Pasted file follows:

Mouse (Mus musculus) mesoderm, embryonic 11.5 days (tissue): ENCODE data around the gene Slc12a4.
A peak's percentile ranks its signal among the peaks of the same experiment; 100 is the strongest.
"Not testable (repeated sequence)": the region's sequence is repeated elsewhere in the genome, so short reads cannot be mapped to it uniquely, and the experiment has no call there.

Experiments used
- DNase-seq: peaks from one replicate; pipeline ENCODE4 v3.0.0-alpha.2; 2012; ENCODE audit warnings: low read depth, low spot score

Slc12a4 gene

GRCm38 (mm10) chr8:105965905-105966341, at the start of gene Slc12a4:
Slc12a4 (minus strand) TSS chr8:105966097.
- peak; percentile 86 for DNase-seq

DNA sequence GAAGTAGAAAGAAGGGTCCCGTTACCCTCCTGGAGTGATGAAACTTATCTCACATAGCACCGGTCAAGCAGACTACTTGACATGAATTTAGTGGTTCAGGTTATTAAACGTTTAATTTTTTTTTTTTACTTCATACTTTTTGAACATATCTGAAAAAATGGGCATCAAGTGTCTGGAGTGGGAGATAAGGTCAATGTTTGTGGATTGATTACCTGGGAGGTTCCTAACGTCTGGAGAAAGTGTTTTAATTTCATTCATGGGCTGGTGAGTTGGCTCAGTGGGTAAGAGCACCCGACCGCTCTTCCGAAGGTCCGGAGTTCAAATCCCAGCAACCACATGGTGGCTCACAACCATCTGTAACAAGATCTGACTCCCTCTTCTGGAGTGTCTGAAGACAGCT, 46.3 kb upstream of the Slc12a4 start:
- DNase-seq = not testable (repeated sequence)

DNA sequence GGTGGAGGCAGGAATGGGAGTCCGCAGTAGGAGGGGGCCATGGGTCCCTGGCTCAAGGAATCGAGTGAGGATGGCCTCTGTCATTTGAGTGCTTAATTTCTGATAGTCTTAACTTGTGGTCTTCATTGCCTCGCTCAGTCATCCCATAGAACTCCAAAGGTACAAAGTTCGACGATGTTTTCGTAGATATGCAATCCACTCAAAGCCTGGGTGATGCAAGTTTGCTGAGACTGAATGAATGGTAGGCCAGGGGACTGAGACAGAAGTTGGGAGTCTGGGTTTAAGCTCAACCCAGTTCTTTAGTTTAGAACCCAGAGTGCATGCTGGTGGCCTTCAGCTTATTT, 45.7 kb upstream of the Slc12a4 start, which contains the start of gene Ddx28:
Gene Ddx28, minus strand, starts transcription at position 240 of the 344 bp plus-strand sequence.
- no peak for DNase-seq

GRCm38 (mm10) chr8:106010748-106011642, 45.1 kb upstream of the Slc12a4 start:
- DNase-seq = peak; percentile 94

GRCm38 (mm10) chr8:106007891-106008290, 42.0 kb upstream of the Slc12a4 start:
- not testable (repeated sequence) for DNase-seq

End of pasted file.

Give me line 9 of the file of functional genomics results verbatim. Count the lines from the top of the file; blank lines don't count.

- peak; percentile 86 for DNase-seq